Ochmann, Miguel, Hussain, Abid, von Ahnen, Inga, Cordones, Amy A., Hong, Kiryong, Lee, Jae Hyuk, Ma, Rory, Adamczyk, Katrin, Kim, Tae Kyu, Schoenlein, Robert W., Vendrell, Oriol, and Huse, Nils. 2018. "UV-Photochemistry of the Disulfide Bond: Evolution of Early Photoproducts from Picosecond X-ray Absorption Spectroscopy at the Sulfur K-Edge". United States. doi:10.1021/jacs.7b13455.
@article{osti_1461352,
title = {UV-Photochemistry of the Disulfide Bond: Evolution of Early Photoproducts from Picosecond X-ray Absorption Spectroscopy at the Sulfur K-Edge},
author = {Ochmann, Miguel and Hussain, Abid and von Ahnen, Inga and Cordones, Amy A. and Hong, Kiryong and Lee, Jae Hyuk and Ma, Rory and Adamczyk, Katrin and Kim, Tae Kyu and Schoenlein, Robert W. and Vendrell, Oriol and Huse, Nils},
abstractNote = {We have investigated dimethyl disulfide as the basic moiety for understanding the photochemistry of disulfide bonds, which are central to a broad range of biochemical processes. Picosecond time-resolved X-ray absorption spectroscopy at the sulfur K-edge provides unique element-specific insight into the photochemistry of the disulfide bond initiated by 267 nm femtosecond pulses. We observe a broad but distinct transient induced absorption spectrum which recovers on at least two time scales in the nanosecond range. We then employed RASSCF electronic structure calculations to simulate the sulfur-1s transitions of multiple possible chemical species, and identified the methylthiyl and methylperthiyl radicals as the primary reaction products. In addition, we identify disulfur and the CH2S thione as the secondary reaction products of the perthiyl radical that are most likely to explain the observed spectral and kinetic signatures of our experiment. Our study underscores the importance of elemental specificity and the potential of time-resolved X-ray spectroscopy to identify short-lived reaction products in complex reaction schemes that underlie the rich photochemistry of disulfide systems.},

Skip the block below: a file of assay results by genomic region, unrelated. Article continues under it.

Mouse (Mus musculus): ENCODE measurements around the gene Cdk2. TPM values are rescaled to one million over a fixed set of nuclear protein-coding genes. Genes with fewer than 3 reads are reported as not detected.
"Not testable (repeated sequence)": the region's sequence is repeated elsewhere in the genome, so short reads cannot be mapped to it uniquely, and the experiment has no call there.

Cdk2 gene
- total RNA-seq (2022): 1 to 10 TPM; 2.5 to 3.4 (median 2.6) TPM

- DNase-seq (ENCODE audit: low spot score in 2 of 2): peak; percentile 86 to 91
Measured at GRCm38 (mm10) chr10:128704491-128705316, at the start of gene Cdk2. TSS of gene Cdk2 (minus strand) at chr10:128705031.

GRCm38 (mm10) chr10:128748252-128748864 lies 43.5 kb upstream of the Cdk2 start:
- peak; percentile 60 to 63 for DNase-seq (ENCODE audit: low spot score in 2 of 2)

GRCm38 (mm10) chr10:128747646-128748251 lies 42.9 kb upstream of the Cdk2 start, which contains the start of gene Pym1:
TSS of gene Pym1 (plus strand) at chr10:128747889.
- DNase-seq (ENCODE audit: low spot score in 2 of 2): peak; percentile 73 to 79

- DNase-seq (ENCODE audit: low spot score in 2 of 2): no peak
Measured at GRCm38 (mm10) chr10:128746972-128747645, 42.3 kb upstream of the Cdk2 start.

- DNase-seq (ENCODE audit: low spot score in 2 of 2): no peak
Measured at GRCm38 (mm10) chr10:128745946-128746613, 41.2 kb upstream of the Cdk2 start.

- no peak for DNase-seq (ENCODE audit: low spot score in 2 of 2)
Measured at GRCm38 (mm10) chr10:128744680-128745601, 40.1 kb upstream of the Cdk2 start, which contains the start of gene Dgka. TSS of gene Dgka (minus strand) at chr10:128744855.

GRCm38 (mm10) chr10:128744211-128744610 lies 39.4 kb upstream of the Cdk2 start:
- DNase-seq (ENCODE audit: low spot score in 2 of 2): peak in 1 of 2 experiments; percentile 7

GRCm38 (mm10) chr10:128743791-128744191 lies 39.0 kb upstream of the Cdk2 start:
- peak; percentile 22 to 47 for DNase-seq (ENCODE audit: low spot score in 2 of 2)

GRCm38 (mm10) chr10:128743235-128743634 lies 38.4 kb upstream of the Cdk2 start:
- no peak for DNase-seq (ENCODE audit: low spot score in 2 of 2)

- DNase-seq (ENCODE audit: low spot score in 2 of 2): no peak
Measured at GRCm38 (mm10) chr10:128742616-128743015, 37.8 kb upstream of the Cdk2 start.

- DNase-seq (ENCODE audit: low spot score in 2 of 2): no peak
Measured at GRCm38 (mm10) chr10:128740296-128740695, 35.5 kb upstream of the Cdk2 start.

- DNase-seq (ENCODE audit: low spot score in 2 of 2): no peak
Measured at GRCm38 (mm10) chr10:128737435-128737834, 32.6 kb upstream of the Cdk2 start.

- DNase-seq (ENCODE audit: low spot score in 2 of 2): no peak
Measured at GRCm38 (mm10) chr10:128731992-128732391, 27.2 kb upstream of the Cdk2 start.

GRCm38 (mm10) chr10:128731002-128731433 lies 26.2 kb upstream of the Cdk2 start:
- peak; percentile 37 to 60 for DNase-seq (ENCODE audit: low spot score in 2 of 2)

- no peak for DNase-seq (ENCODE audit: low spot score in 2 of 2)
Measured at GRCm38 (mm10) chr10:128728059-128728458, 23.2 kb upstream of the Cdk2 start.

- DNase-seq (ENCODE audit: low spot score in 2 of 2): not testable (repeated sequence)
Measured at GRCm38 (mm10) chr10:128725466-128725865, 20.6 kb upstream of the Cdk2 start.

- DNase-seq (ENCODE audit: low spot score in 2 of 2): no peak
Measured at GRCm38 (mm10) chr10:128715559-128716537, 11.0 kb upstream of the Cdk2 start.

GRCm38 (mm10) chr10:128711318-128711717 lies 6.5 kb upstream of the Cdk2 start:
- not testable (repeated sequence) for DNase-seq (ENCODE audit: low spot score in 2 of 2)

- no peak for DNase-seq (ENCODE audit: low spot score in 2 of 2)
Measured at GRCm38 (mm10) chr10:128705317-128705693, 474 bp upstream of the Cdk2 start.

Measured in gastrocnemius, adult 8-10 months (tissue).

doi = {10.1021/jacs.7b13455},
journal = {Journal of the American Chemical Society},
number = 21,
volume = 140,
place = {United States},
year = {2018},
month = {5}
}